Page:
COSN-10Wireshark_DNS_v7.0.docx - Name Date Submitted Course Assignment Information Assignment Course Section Wireshark Lab DNS v7.0 Supplement to

COSN-10Wireshark_DNS_v7.0.docx - Name Date Submitted Course...

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Assignment Information Name: Assignment: Date Submitted: Course Section: Course: Wireshark Lab: DNS v7.0 Supplement to Computer Networking: A Top-Down Approach, 7 th ed., J.F. Kurose and K.W. Ross “Tell me and I forget. Show me and I remember. Involve me and I understand.” Chinese proverb © 2005-2016, J.F Kurose and K.W. Ross, All Rights Reserved As described in Section 2.4 of the text 1 , the Domain Name System (DNS) translates hostnames to IP addresses, fulfilling a critical role in the Internet infrastructure. In this lab, we’ll take a closer look at the client side of DNS. Recall that the client’s role in the DNS is relatively simple – a client sends a query to its local DNS server, and receives a response back. As shown in Figures 2.19 and 2.20 in the textbook, much can go on “under the covers,” invisible to the DNS clients, as the hierarchical DNS servers communicate with each other to either recursively or iteratively resolve the client’s DNS query. From the DNS client’s standpoint, however, the protocol is quite simple – a query is formulated to the local DNS server and a response is received from that server. Before beginning this lab, you’ll probably want to review DNS by reading Section 2.4 of the text. In particular, you may want to review the material on local DNS servers , DNS caching , DNS records and messages , and the TYPE field in the DNS record. 1. nslookup In this lab, we’ll make extensive use of the nslookup tool, which is available in most Linux/Unix and Microsoft platforms today. To run nslookup in Linux/Unix, you just type the nslookup command on the command line. To run it in Windows, open the Command Prompt and run nslookup on the command line. In it is most basic operation, nslookup tool allows the host running the tool to query any specified DNS server for a DNS record. The queried DNS server can be a root DNS server, a top-level-domain DNS server, an authoritative DNS server, or an intermediate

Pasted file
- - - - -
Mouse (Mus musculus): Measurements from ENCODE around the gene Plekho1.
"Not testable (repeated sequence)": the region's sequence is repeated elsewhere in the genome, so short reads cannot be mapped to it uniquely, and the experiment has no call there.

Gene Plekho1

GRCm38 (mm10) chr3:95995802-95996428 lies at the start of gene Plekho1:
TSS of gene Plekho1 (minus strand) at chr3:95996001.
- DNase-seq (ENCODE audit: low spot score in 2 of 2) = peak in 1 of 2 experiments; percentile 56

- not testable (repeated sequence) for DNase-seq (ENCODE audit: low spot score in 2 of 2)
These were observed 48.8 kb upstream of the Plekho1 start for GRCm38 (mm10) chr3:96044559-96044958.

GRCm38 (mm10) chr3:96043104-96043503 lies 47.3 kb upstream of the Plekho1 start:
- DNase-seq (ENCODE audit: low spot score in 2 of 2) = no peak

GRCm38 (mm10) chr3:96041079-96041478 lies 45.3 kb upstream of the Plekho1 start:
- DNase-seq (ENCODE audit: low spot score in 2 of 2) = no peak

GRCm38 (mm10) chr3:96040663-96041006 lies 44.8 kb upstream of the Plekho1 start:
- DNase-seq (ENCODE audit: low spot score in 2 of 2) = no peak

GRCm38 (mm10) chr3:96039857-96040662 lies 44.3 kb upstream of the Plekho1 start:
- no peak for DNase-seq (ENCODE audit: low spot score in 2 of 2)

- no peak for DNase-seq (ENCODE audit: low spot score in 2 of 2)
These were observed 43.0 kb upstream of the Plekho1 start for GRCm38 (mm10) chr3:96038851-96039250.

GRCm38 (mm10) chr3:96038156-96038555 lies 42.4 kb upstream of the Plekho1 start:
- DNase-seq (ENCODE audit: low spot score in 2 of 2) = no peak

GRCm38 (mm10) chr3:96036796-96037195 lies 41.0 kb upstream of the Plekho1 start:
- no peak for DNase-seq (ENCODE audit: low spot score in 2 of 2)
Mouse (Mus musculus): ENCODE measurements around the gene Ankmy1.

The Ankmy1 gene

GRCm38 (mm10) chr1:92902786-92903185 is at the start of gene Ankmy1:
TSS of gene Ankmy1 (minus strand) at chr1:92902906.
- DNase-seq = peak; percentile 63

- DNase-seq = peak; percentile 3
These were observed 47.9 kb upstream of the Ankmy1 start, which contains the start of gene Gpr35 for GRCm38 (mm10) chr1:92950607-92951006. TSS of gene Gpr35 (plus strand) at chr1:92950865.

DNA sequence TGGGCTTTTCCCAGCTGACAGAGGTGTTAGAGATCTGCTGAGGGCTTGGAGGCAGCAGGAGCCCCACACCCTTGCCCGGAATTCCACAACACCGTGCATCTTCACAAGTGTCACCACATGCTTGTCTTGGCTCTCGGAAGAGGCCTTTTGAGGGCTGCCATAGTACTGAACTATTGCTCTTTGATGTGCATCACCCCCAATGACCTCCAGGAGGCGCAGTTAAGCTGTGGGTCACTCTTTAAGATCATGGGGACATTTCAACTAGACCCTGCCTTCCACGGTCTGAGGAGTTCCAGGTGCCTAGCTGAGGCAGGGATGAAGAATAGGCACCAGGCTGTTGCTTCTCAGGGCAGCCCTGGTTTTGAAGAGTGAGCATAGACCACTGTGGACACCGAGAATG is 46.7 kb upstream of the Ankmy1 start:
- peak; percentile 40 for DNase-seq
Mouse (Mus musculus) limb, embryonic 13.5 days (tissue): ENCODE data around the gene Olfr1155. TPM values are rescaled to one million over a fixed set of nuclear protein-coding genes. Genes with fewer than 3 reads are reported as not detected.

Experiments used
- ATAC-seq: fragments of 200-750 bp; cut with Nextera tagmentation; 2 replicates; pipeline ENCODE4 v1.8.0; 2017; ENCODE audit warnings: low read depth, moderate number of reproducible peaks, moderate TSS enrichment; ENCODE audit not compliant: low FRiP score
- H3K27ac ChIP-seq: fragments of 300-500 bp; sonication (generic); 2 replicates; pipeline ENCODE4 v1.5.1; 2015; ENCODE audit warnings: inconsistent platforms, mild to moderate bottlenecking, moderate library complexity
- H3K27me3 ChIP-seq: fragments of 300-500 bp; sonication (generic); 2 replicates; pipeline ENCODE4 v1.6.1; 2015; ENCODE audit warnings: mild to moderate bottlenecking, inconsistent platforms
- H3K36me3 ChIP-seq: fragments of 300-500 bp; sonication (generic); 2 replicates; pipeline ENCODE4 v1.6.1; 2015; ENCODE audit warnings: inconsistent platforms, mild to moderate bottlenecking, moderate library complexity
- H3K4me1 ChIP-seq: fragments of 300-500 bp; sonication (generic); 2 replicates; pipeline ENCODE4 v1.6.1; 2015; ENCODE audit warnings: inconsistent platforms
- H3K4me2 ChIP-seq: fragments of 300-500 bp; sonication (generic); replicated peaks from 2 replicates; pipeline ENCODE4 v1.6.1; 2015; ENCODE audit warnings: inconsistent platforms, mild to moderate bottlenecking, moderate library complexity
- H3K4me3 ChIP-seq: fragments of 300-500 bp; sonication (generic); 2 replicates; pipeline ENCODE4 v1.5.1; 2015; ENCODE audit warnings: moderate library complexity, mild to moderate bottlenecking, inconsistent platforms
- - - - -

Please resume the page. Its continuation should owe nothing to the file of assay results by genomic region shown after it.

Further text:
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DNS server (see the textbook for definitions of these terms). To accomplish this task, nslookup sends a DNS query to the specified DNS server, receives a DNS reply from that same DNS server, and displays the result. 1 References to figures and sections are for the 7 th edition of our text, Computer Networks, A Top-down Approach, 7 th ed., J.F. Kurose and K.W. Ross, Addison-Wesley/Pearson, 2016.
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The above screenshot shows the results of three independent nslookup commands (displayed in the Windows Command Prompt). In this example, the client host is located on the campus of Polytechnic University in Brooklyn, where the default local DNS server is dns-prime.poly.edu. When running nslookup , if no DNS server is specified, then nslookup sends the query to the default DNS server, which in this case is dns- prime.poly.edu. Consider the first command: nslookup In words, this command is saying “please send me the IP address for the host ;. As shown in the screenshot, the response from this command provides two pieces of information: (1) the name and IP address of the DNS server that provides
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